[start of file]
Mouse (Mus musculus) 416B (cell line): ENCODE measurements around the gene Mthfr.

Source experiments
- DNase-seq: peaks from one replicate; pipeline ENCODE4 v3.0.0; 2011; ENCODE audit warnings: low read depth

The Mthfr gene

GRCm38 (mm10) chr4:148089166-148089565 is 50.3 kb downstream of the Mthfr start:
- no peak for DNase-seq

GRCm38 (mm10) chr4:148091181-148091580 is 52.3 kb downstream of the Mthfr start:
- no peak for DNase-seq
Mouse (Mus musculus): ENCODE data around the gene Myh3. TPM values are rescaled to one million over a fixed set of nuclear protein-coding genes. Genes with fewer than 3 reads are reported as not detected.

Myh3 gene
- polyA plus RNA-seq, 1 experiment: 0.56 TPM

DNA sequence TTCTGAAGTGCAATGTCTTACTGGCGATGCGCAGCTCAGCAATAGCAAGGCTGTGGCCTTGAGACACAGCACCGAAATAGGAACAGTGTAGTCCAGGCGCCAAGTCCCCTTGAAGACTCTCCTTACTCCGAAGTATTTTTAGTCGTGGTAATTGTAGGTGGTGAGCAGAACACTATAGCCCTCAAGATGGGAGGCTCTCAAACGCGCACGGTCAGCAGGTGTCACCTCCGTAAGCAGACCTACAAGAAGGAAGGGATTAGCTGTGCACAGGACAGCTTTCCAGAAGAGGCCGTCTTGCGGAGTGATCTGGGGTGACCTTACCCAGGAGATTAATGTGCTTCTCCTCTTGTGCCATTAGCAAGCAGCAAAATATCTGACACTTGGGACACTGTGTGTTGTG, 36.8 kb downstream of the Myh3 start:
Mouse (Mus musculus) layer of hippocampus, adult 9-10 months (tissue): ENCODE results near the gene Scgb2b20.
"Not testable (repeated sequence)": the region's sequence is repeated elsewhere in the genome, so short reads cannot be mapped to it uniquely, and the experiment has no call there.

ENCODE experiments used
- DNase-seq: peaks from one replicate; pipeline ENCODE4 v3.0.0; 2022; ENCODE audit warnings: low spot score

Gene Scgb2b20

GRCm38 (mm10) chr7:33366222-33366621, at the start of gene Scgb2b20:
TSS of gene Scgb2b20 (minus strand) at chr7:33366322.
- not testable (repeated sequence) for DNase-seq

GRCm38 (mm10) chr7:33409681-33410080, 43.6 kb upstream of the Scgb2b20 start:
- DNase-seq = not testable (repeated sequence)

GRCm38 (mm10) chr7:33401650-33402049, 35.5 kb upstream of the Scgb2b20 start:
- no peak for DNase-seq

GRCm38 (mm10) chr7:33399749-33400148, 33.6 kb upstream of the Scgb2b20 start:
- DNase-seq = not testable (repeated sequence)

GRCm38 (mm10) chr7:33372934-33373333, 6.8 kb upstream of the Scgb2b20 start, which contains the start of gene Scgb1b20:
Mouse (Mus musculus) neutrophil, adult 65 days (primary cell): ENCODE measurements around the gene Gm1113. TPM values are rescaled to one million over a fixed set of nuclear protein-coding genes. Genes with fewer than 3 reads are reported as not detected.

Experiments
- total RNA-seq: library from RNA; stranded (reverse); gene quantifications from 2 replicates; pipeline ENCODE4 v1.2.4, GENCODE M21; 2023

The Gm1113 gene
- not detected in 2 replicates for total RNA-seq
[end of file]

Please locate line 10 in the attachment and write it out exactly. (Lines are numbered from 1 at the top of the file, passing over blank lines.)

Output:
Myh3 gene